The Colorado potato beetle (Leptinotarsa decemlineata Say; hereafter CPB) is an excellent species to study the effects of prolonged diapause because of its long-lasting diapause (Peferoen et al. 1981), which can last up to 9 years (Tauber and Tauber 2002). The beetle has a facultative diapause during their adult stage, which is induced by a short photoperiod and decreased temperature but also changes in food quality and decreases in the availability of food (de Wilde and Hsiao 1981; de Kort 1990; Yocum et al. 2011). Up to 25% of the overwintering individuals can prolong their diapause for the second year (Alyokhin et al. 2013). This species breaks its diapause when temperatures rise above 10 °C (de Kort 1990). The beetle is mainly univoltine in the northern latitudes, but in case of multivoltine populations, there is always a proportion of first-generation adults entering diapause (Tauber et al. 1988; Tauber and Tauber 2002). The fact that adults from different generations form the next summer population can contribute to the maintenance of the genetic variability (Tauber et al. 1988).

Laboratory conditions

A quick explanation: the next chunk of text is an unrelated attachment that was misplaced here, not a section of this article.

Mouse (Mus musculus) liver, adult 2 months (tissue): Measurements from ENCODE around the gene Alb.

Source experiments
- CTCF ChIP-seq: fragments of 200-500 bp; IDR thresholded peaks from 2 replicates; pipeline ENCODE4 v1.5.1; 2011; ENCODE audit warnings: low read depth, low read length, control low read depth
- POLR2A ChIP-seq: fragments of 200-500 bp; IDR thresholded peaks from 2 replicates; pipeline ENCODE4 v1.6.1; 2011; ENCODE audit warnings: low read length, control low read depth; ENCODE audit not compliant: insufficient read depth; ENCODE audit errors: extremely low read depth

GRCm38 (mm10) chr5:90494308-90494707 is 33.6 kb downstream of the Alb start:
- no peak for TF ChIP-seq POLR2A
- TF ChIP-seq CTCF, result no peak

The Colorado potato beetles used in the current study originate from a laboratory colony established in 2010 from individuals collected from the fields in Vermont (USA; 44° 43′ N, 73° 20′ E). Field collected beetles were mated in the laboratory and the next generation was overwintered individually in 100 ml jars (containing 60 ml of peat and a thin layer of plasticine to retain the moisture) in controlled climate cabinets (Type B3100; WeissTechnic, Reiskirchen-Lindenstruth, Germany) at 5 °C, dark. Thereafter, in each spring adult beetles were mated at 23 °C under a long day photoperiod of 18 h light and 6 h dark to induce reproduction (de Kort 1990; Lehmann et al. 2012). Pairs were kept on taped Petri dishes (Ø 9 cm). Eggs were collected from these matings and hatching was recorded daily. Hatched larvae were grown in small family groups in plastic containers (0.5 l) and fed daily with fresh leaves and stems of potato (Solanum tuberosum L. var. Challenger). Newly emerged adults were grown under short day photoperiod of 12 h light and 12 h dark and were allowed to gather reserves to enter diapause (de Kort 1990; Lehmann et al. 2012). Beetles generally burrow for diapause 10–15 days after adult eclosion (Piiroinen et al. 2011). Overwintering was initiated by gradually decreasing temperatures from 23 to 20 °C, 15 °C, 10 °C, and finally at 5 °C, with two-week intervals. The summer conditions were initiated similarly by gradually increasing the temperatures. The ‘2-year-diapause’ beetles did not break their diapause at 15 °C. Thus, they were kept at 15 °C for the summer, after which they were moved to 10 °C, and overwintered at 5 °C for the second winter together with the ‘1-year-diapause’ beetles. In total, the 2-year-diapause beetles stayed in diapause for 22–23 months and the 1-year-diapause beetles for 9–10 months. For long it was believed that diapausing beetles do not usually survive for more than 1 year under laboratory conditions (Peferoen et al. 1981).